Stark contrasts

Author: admin

We’ve started attending a different small church near our little oceanside haven. Absolutely nothing wrong with the previous one. Not a thing. But, now and then, it’s good to see what else is going on in the neighborhood. At times, even spiritually.

It’s a small church – probably just over a hundred folks on the roles. Weekly attendance is about 60-70. Most everything about it is typical of thousands of other churches in thousands of other small towns.

One physical thing that sets it apart from others we’ve attended is a 20 foot high wall of glass on one side, running the length of the sanctuary. As you sit facing the chancel area, you’re mindful of the Pacific Ocean – off to the right – on the other side of those windows. Peaceful most of the time. Storm-tossed at others. Like our lives.

The building is a little more than 60 years old. It’s beginning to show outward signs of prolonged seaside weather on wood and glass. Inside, the feeling is homey. Seating, carpet and fixtures also beginning to show the wear of time and use. Still comfortable, though, and quite conducive to worship.

But, if you had been there last Sunday, you would have seen something quietly moving. Quietly spiritual. A wordless act that could define why churches exist. An act many may have never known.

About 10 minutes into worship, a young man entered the rear of the sanctuary. His clothes were old and dirty – his hair long and badly matted. He probably hadn’t had a bath in some days. He likely was one of the homeless that have taken shelter in our building on recent, below-freezing nights. He wore a bulging backpack filled to more than capacity – probably holding all he had in the world.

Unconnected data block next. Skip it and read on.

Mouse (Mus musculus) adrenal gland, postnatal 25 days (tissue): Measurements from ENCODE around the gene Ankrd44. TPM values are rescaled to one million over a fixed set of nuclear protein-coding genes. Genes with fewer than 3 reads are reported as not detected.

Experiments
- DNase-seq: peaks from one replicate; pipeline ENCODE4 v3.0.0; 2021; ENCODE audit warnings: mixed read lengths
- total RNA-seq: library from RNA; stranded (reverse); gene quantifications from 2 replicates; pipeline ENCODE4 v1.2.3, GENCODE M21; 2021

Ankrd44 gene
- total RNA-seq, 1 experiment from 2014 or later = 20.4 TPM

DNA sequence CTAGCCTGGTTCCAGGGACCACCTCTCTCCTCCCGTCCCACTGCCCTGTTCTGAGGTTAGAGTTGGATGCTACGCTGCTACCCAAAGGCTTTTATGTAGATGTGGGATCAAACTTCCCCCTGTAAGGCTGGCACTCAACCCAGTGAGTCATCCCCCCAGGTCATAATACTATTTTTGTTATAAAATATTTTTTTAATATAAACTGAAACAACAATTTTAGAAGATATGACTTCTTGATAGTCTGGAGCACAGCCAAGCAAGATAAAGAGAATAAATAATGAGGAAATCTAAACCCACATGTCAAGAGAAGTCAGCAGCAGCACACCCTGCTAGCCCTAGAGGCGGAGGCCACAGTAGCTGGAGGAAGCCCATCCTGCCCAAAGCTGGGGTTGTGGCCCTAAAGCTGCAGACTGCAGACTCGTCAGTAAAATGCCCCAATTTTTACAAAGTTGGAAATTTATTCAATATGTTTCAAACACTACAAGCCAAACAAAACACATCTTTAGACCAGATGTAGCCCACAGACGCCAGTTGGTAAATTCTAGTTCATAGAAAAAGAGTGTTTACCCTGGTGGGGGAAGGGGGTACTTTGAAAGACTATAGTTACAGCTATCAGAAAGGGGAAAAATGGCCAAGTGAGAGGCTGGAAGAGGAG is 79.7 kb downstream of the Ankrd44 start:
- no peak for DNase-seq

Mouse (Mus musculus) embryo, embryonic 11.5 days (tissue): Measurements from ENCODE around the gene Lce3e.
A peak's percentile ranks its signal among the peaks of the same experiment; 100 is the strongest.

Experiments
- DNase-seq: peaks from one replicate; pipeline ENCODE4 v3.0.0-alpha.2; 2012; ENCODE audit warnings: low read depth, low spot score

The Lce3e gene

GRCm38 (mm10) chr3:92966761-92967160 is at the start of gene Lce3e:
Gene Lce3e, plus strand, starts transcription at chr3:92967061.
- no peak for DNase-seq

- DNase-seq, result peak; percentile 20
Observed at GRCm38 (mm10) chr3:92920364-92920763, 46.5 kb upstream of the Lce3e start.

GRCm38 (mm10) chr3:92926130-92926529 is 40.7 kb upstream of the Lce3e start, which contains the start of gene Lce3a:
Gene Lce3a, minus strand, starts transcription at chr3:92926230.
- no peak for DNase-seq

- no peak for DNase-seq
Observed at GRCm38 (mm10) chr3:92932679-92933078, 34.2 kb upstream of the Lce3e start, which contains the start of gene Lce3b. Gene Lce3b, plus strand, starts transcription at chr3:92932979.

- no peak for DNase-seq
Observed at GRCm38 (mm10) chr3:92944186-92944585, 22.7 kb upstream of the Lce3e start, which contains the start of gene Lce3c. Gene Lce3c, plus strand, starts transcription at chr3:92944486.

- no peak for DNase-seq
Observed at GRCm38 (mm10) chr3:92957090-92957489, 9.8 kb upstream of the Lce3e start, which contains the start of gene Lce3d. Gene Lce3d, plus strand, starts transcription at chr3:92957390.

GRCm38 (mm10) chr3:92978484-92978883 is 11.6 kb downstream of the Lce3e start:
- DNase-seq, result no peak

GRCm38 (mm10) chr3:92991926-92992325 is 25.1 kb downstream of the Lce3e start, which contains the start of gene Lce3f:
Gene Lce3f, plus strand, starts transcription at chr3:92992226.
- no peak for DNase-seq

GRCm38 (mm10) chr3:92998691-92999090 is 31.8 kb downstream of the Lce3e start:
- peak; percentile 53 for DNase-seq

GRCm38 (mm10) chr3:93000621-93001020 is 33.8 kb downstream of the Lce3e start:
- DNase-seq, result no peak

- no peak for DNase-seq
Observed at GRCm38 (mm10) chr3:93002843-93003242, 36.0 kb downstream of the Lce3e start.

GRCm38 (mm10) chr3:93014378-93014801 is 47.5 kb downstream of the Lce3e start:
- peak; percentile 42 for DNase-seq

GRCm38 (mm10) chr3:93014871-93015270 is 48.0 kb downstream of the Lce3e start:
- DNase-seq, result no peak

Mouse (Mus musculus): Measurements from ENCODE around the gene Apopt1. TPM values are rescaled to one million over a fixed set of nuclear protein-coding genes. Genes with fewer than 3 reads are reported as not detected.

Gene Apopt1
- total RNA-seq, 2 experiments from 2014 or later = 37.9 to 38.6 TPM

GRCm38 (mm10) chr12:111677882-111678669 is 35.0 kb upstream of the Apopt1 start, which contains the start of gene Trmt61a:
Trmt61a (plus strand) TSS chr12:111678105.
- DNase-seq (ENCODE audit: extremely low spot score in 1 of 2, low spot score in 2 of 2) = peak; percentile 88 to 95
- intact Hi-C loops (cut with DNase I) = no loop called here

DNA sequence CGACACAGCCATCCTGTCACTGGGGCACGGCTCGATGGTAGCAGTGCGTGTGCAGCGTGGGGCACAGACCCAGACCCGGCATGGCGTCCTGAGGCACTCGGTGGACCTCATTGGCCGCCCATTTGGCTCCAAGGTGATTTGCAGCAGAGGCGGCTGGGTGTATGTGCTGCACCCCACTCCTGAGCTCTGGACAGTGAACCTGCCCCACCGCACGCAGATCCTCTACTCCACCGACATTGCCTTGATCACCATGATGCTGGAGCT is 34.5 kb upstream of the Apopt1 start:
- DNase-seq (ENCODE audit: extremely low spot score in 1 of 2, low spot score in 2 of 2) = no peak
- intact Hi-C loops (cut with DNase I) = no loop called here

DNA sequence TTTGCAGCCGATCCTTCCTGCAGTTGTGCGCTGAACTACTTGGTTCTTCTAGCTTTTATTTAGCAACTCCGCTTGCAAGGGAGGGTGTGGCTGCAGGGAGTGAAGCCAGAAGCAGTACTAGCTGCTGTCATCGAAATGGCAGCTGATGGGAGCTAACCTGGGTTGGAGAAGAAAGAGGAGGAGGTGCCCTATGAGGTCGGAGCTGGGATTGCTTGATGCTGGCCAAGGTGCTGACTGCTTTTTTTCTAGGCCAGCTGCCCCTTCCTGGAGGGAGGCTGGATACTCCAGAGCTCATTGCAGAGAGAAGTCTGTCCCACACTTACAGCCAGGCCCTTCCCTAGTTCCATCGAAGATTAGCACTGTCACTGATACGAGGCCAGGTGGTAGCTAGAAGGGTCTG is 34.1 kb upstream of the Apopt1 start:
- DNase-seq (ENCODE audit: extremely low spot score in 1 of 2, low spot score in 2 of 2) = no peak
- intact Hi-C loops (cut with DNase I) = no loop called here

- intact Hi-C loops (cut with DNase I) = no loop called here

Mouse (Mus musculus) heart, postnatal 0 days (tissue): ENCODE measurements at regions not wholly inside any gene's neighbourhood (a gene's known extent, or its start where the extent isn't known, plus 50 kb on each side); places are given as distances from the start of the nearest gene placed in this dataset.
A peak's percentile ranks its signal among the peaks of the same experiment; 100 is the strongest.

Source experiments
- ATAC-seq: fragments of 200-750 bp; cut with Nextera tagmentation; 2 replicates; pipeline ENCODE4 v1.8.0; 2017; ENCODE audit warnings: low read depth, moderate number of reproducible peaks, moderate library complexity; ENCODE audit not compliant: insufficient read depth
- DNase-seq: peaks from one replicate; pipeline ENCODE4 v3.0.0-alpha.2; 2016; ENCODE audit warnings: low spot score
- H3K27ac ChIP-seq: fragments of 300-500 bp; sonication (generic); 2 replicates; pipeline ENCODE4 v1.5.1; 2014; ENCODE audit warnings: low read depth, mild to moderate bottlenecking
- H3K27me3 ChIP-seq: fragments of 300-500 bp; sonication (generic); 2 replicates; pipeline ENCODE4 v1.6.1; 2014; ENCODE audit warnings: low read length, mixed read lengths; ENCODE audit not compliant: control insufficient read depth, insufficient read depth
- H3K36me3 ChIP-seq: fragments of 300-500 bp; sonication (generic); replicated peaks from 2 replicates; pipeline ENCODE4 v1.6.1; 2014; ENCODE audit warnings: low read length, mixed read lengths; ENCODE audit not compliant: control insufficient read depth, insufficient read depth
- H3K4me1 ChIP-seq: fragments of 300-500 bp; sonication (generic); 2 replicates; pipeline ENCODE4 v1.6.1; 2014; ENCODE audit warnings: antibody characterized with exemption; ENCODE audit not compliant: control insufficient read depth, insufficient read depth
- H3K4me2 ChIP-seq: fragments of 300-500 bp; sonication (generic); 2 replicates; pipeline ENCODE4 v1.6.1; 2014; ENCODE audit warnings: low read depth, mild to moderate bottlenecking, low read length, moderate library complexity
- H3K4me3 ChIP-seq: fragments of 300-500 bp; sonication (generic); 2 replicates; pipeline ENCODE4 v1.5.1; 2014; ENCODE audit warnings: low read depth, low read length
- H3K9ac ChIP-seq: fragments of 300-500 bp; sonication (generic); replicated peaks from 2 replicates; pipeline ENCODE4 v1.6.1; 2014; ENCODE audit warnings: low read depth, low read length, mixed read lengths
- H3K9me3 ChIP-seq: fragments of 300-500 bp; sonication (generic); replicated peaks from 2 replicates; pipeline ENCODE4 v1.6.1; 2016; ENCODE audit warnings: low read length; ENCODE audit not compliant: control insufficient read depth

Rather than slip into a pew near the rear as other homeless visitors had done, he walked straight-shouldered down the center aisle to wordlessly take a seat on the front row directly in front of the lectern. The distance between him and that lectern was about a dozen feet. He set his pack on the floor.

He didn’t stand when the rest of us were singing several hymns. He only uttered a few words once during the service which was a quick, quiet, seemingly friendly remark to the pastor.

The service continued. The first special moment came when the lay reader stepped down to hand the young man a hymnal and her program for the service. The second was when she stepped down again – before the pastor’s sermon – to take a seat next to the visitor. She stayed by his side for the rest of the service.

After the benediction, came the special moment all churches talk about but some never accomplish. The lay reader kept her seat as other members of the congregation stepped up to join her and engage the homeless young man in conversation. As we were about to greet the pastor at the rear of the sanctuary, I glanced back to see more than half a dozen members gathered around the still-seated visitor. By just their body language, the handshakes and the smiles, you knew the greetings were real and welcoming.